Remote Patient Monitoring and Impacts with COVID-19

By Tara Matthews, CIO-CISO, Einstein Healthcare Network

Prior to COVID-19, Remote Patient Monitoring (RPM) was primarily used for the chronic care business model in a telehealth strategy. The key use cases were heart disease and chronic obstructive pulmonary disease, as well as other conditions like diabetes and hypertension. It has now spilled over to be one of the main protocols for virtual care with a usage rate increasing possibly 64.3% nationwide this year, says a new report from Frost and Sullivan. The COVID-19 pandemic placed enormous pressure on emergency departments and health systems which were already understaffed and overworked. Remote Patient Monitoring (RPM) technology can keep patents safe within the home while reducing stress on hospitals, emergency rooms, and the front-line health care workers.

Although prior to the COVID-19 pandemic, many hospitals and health systems have adopted some form of remote patient monitoring but achieving this at scale has been a challenge. The demand has provided an opening for an influx of new players to the market. Many of the larger, well-established vendors already had digital platforms for virtual care and remote patient monitoring was just another module. The challenge for healthcare delivery organizations was fast-tracking procurement and deployment. Several market newcomers offered stand-along solutions that could be deployed in days, not weeks or months, plus at a significantly lower cost. The challenge from this aspect was integration to the EHR and if not, would cause an additional burden. For example, having data return from a monitoring device in the form of a CSV or other format that would need to be re-entered into the EHR record. Some solutions have been built on FHIR standards and APIs available for building custom integrations; thereby, allowing customization and integration. However, that takes resources and time which hospital delivery organizations don’t have the luxury of having. What would be much better is the direct integration of all the data, in real-time, to the Electronic Health Record (EHR). Additionally, having the data filtered, based on set markers, to notice trends, pick up patterns, and provide meaningful alerts. 

From an adoption perspective, the introduction of new billing codes starting back in 2018 from the CMS, increased some adoption success, but the COVID-19 pandemic accelerated it substantially. Fifty-nine percent of consumers say they are more likely to use telehealth services now than before COVID-19, according to a recent Black Book Market Research survey. Telehealth and remote patient monitoring services provide a continuous connection at any time. Patients love the fact it’s more convenient, time-saving, and feel more connected to their provider. They feel a sense of assurance and peace of mind on a daily, ongoing level. All this can be measured by the increase in patient satisfaction scores and patient engagement statistics. From the clinician’s point of view, the ease of access to patient data and the ability to provide higher-quality care to a larger base makes it a win-win. Finally, healthcare providers are encouraged by lower costs and higher efficiency. Additionally, they see the value of a layered approach and understand the value of the home setting. As innovation continues to enhance or create technological solutions, more benefits are likely to emerge and the adoption rate will climb even higher.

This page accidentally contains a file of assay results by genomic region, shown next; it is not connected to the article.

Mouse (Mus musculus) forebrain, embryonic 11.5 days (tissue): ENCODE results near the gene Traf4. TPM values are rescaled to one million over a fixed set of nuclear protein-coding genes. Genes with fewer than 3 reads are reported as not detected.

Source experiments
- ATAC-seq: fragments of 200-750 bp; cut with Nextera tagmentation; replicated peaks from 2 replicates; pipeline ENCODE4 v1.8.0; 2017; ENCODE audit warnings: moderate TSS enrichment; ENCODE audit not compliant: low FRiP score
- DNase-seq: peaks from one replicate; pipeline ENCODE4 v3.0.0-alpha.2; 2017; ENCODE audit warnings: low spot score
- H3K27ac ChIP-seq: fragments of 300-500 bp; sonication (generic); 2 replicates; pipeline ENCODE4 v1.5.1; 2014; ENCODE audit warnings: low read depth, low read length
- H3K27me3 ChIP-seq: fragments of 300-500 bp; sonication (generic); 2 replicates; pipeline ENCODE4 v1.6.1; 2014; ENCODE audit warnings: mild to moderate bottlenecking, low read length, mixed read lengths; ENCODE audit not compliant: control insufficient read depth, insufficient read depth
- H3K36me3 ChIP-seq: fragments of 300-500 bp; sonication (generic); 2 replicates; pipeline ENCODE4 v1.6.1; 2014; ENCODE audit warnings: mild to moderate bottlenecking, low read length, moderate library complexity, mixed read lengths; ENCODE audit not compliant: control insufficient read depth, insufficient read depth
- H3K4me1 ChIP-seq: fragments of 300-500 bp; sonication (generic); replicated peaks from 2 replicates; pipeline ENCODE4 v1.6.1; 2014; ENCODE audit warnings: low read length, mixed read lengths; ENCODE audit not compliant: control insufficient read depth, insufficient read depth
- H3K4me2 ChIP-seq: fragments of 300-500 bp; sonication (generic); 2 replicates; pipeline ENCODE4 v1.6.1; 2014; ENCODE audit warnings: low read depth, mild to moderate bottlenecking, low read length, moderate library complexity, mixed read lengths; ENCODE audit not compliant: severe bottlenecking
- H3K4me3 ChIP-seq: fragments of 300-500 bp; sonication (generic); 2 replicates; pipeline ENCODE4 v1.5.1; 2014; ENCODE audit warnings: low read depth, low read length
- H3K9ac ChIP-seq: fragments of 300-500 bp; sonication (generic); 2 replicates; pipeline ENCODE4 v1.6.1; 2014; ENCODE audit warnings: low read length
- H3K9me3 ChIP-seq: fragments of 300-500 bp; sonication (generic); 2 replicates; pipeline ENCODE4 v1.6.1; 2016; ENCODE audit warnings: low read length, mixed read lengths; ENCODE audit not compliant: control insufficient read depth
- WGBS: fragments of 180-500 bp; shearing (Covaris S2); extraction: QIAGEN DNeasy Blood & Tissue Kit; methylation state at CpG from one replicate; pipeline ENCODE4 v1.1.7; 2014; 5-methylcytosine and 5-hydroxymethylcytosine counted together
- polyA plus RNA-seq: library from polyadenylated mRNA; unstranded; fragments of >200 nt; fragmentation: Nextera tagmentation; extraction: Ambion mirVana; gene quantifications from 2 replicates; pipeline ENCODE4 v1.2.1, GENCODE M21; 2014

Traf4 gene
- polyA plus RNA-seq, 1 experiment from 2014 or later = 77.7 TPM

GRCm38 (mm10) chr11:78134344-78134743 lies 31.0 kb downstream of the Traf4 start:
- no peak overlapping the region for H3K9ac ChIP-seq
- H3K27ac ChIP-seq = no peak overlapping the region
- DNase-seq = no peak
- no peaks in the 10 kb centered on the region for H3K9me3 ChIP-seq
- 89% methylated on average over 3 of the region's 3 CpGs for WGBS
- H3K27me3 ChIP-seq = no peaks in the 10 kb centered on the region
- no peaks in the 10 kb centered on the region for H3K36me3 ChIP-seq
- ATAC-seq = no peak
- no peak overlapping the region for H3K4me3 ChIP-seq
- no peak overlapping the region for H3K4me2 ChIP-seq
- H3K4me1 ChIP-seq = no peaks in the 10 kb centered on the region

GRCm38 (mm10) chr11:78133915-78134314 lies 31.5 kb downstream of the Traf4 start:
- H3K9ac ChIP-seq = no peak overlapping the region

Of course, let’s not forget the risk introduced when this technology is in a patient home setting which may not have proper security controls (cyber or physical) to prevent compromise. Patients are able to forward the monitoring data to their physician at regular intervals and can possibly initiate audio and video communication with their care team providers. Physicians receive patient data through the monitoring platform with equipment that captures the patient data and allows real-time audio and video interaction with the patient. Data may be transmitted across the patient’s home network and routed across the public internet. This provides opportunities to exploit vulnerabilities which then can be used to access critical systems of the supplier or possibly the healthcare system. The increase in connectivity points remains a major challenge and developing real-time security is a key obstacle. Some individual devices, at-home patient monitors, and remote-care devices have no embedded security at all. As this technology is more widely adopted, the building blocks of cybersecurity — confidentiality, integrity, and availability – must be integral to the platforms in use now and into the future.

As the world continues its response to the COVID-19 crisis, the entire healthcare system has come together in extraordinary and innovative ways to overcome major obstacles and tackle new challenges. Remote patient monitoring is a critical piece of the virtual care platform that will continue to develop and gain traction providing access to all and delivery of critical data to make the best-informed decisions to treat patients.

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